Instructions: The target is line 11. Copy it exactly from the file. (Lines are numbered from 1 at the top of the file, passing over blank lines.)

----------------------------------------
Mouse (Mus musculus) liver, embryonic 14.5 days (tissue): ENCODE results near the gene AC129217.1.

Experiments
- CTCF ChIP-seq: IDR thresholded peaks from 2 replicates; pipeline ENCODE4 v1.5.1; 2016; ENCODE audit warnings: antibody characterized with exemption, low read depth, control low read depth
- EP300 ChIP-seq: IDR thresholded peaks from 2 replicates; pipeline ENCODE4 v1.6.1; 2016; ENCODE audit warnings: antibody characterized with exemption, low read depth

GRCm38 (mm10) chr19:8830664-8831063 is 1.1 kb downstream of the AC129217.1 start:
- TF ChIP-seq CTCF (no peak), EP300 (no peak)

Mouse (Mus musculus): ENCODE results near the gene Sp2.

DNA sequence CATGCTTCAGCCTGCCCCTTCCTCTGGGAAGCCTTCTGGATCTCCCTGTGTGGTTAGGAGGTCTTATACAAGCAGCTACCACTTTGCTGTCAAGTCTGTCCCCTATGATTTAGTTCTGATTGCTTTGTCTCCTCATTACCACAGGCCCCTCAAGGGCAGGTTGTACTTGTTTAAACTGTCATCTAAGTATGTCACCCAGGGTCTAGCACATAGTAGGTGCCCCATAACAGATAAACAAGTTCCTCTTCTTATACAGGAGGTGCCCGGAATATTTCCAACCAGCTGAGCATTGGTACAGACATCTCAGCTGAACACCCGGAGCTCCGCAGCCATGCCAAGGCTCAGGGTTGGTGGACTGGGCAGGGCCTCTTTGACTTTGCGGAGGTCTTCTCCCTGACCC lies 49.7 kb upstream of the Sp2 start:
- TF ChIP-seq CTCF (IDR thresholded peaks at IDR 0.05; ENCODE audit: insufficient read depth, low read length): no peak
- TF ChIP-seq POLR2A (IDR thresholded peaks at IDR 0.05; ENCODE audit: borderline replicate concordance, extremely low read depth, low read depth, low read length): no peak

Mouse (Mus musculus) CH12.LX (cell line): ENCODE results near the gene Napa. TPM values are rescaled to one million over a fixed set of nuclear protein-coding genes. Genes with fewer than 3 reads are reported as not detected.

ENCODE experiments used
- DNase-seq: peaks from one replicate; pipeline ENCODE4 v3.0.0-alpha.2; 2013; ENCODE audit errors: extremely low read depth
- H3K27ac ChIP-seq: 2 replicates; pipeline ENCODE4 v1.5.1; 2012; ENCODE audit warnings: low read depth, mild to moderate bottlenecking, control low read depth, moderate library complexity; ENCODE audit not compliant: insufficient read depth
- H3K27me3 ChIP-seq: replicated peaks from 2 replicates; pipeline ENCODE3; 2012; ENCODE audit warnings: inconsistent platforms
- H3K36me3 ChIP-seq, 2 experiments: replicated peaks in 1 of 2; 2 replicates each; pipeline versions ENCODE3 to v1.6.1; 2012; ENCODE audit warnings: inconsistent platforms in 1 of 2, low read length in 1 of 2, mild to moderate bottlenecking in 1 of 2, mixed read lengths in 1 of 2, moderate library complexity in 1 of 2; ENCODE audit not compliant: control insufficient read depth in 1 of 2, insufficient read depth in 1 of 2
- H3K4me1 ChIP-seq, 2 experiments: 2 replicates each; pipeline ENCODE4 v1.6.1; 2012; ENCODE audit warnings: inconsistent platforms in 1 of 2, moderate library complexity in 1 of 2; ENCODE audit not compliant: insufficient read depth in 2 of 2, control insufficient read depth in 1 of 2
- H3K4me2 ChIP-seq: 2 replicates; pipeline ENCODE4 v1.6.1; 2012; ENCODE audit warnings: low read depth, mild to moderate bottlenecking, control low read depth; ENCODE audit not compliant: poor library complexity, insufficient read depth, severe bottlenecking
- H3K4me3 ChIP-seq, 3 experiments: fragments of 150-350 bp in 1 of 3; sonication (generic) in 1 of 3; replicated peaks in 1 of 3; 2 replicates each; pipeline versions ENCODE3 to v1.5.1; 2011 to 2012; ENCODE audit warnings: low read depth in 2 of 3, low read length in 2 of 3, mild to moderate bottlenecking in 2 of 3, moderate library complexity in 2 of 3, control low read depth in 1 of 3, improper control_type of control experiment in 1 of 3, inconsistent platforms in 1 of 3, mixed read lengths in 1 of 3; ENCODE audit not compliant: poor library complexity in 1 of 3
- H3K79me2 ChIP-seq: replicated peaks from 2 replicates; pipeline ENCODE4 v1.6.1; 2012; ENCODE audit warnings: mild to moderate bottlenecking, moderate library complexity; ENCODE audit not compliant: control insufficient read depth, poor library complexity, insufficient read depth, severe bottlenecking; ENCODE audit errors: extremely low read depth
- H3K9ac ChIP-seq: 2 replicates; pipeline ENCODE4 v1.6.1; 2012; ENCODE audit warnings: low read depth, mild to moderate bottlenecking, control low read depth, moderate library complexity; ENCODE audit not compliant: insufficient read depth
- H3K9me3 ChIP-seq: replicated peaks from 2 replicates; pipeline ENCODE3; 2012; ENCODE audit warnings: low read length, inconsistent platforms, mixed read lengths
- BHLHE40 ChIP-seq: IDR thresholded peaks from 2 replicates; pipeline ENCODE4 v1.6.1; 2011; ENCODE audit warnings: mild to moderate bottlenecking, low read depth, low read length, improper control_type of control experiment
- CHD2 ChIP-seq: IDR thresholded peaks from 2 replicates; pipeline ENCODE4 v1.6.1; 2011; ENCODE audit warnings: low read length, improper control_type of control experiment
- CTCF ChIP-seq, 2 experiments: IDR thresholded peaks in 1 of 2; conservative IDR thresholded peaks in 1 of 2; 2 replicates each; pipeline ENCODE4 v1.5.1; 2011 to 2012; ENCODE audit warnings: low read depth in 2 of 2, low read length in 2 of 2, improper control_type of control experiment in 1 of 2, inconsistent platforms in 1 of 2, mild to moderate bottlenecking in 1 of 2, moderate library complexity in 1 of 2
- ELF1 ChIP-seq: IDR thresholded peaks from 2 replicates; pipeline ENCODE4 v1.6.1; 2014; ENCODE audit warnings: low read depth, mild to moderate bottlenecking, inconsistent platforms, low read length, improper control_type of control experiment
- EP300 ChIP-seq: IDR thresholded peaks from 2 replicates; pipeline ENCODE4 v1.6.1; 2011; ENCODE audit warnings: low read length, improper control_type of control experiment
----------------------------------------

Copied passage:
Mouse (Mus musculus) CH12.LX (cell line): ENCODE results near the gene Napa. TPM values are rescaled to one million over a fixed set of nuclear protein-coding genes. Genes with fewer than 3 reads are reported as not detected.